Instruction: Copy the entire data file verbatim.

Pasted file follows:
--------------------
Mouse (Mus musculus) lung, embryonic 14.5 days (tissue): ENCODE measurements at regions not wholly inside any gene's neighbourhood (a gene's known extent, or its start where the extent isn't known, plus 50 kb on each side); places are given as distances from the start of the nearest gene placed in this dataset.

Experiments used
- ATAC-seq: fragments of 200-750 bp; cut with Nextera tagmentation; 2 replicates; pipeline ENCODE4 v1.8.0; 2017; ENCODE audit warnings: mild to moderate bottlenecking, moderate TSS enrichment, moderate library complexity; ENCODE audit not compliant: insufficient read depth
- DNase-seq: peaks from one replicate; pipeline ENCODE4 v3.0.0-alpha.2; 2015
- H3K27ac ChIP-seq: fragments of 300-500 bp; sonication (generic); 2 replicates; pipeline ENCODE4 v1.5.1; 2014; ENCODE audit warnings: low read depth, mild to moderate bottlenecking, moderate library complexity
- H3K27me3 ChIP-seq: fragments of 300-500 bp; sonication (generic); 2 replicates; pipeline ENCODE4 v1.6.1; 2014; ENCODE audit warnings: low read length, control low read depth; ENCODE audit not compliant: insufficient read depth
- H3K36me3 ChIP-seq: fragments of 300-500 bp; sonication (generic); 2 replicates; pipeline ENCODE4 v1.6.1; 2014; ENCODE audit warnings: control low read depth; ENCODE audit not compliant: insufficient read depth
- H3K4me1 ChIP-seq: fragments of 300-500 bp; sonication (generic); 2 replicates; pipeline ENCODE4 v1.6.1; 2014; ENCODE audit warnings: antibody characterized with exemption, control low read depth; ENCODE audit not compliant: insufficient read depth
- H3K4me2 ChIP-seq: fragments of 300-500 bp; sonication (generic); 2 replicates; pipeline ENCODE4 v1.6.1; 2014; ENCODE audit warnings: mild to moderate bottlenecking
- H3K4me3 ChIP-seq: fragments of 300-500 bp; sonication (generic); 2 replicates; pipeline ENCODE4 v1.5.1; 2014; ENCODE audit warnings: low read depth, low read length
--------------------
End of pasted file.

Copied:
Mouse (Mus musculus) lung, embryonic 14.5 days (tissue): ENCODE measurements at regions not wholly inside any gene's neighbourhood (a gene's known extent, or its start where the extent isn't known, plus 50 kb on each side); places are given as distances from the start of the nearest gene placed in this dataset.

Experiments used
- ATAC-seq: fragments of 200-750 bp; cut with Nextera tagmentation; 2 replicates; pipeline ENCODE4 v1.8.0; 2017; ENCODE audit warnings: mild to moderate bottlenecking, moderate TSS enrichment, moderate library complexity; ENCODE audit not compliant: insufficient read depth
- DNase-seq: peaks from one replicate; pipeline ENCODE4 v3.0.0-alpha.2; 2015
- H3K27ac ChIP-seq: fragments of 300-500 bp; sonication (generic); 2 replicates; pipeline ENCODE4 v1.5.1; 2014; ENCODE audit warnings: low read depth, mild to moderate bottlenecking, moderate library complexity
- H3K27me3 ChIP-seq: fragments of 300-500 bp; sonication (generic); 2 replicates; pipeline ENCODE4 v1.6.1; 2014; ENCODE audit warnings: low read length, control low read depth; ENCODE audit not compliant: insufficient read depth
- H3K36me3 ChIP-seq: fragments of 300-500 bp; sonication (generic); 2 replicates; pipeline ENCODE4 v1.6.1; 2014; ENCODE audit warnings: control low read depth; ENCODE audit not compliant: insufficient read depth
- H3K4me1 ChIP-seq: fragments of 300-500 bp; sonication (generic); 2 replicates; pipeline ENCODE4 v1.6.1; 2014; ENCODE audit warnings: antibody characterized with exemption, control low read depth; ENCODE audit not compliant: insufficient read depth
- H3K4me2 ChIP-seq: fragments of 300-500 bp; sonication (generic); 2 replicates; pipeline ENCODE4 v1.6.1; 2014; ENCODE audit warnings: mild to moderate bottlenecking
- H3K4me3 ChIP-seq: fragments of 300-500 bp; sonication (generic); 2 replicates; pipeline ENCODE4 v1.5.1; 2014; ENCODE audit warnings: low read depth, low read length